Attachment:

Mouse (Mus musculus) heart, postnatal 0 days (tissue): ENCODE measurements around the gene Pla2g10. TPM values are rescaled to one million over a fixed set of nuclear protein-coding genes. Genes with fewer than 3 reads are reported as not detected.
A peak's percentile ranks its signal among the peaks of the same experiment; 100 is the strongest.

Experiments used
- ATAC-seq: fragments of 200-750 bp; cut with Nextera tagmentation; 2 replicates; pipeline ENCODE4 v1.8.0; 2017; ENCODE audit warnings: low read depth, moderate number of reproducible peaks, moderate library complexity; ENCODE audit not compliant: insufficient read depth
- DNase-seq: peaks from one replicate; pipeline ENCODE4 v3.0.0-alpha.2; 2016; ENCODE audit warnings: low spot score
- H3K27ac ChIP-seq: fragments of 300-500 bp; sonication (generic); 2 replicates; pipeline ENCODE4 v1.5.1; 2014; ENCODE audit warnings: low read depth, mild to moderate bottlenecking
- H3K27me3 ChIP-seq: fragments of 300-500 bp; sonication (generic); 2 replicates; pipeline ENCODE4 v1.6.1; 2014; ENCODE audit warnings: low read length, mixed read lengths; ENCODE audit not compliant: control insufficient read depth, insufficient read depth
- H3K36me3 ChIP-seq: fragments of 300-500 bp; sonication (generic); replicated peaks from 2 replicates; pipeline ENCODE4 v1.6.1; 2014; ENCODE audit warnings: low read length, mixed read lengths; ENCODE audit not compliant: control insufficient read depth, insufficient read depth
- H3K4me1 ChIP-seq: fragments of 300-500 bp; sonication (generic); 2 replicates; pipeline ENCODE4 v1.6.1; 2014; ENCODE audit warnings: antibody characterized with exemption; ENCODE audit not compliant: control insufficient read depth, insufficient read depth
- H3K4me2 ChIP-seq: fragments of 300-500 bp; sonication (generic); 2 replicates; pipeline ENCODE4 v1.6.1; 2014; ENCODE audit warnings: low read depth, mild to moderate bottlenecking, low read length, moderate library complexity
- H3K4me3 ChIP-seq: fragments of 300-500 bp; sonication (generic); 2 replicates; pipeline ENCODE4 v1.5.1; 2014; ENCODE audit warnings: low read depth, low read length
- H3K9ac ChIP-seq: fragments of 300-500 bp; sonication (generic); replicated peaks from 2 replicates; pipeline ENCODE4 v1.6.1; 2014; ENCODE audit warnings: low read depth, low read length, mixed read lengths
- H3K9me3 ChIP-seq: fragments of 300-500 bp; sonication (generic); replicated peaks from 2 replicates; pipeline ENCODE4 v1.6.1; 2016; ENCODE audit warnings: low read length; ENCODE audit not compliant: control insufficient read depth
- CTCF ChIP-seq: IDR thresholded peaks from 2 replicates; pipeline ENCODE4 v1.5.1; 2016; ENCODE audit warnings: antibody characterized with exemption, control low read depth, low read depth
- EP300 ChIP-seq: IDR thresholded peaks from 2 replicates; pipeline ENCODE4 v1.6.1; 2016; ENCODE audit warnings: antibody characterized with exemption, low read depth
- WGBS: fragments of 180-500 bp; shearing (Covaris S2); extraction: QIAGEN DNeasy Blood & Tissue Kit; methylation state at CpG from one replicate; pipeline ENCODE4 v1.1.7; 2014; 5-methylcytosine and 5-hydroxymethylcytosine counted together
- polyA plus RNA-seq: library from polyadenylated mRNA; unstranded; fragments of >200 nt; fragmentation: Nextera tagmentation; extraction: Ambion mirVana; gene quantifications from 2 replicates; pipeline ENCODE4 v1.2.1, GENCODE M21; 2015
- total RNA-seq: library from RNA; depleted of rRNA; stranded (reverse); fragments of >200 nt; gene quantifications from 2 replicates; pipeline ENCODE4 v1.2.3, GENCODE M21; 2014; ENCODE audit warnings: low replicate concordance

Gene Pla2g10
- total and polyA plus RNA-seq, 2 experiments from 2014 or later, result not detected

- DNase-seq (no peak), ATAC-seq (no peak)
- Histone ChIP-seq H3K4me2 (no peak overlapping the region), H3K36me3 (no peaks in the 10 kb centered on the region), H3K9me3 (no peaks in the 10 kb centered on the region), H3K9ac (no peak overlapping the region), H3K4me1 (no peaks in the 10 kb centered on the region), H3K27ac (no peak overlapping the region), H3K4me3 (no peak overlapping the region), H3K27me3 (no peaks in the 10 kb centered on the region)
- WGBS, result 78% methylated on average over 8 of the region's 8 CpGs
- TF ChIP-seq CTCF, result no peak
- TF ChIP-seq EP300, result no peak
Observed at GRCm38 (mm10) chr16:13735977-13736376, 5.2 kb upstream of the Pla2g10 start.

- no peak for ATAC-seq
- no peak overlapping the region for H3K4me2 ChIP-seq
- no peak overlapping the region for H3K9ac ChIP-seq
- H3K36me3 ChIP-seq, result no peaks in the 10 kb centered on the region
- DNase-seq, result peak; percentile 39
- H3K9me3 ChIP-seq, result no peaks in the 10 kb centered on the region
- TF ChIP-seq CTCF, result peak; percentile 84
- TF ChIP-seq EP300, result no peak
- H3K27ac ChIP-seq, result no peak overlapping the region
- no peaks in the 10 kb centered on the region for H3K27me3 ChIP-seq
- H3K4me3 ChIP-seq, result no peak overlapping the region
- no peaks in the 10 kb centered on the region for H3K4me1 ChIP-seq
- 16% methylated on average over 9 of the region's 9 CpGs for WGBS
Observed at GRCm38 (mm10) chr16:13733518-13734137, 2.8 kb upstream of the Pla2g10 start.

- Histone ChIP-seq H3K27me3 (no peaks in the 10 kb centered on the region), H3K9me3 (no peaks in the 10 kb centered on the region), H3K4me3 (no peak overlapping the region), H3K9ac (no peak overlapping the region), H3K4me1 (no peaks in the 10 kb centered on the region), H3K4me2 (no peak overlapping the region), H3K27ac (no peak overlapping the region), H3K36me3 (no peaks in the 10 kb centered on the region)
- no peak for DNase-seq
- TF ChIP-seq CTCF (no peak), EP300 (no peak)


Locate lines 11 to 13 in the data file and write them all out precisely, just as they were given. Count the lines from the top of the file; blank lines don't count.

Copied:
- H3K4me3 ChIP-seq: fragments of 300-500 bp; sonication (generic); 2 replicates; pipeline ENCODE4 v1.5.1; 2014; ENCODE audit warnings: low read depth, low read length
- H3K9ac ChIP-seq: fragments of 300-500 bp; sonication (generic); replicated peaks from 2 replicates; pipeline ENCODE4 v1.6.1; 2014; ENCODE audit warnings: low read depth, low read length, mixed read lengths
- H3K9me3 ChIP-seq: fragments of 300-500 bp; sonication (generic); replicated peaks from 2 replicates; pipeline ENCODE4 v1.6.1; 2016; ENCODE audit warnings: low read length; ENCODE audit not compliant: control insufficient read depth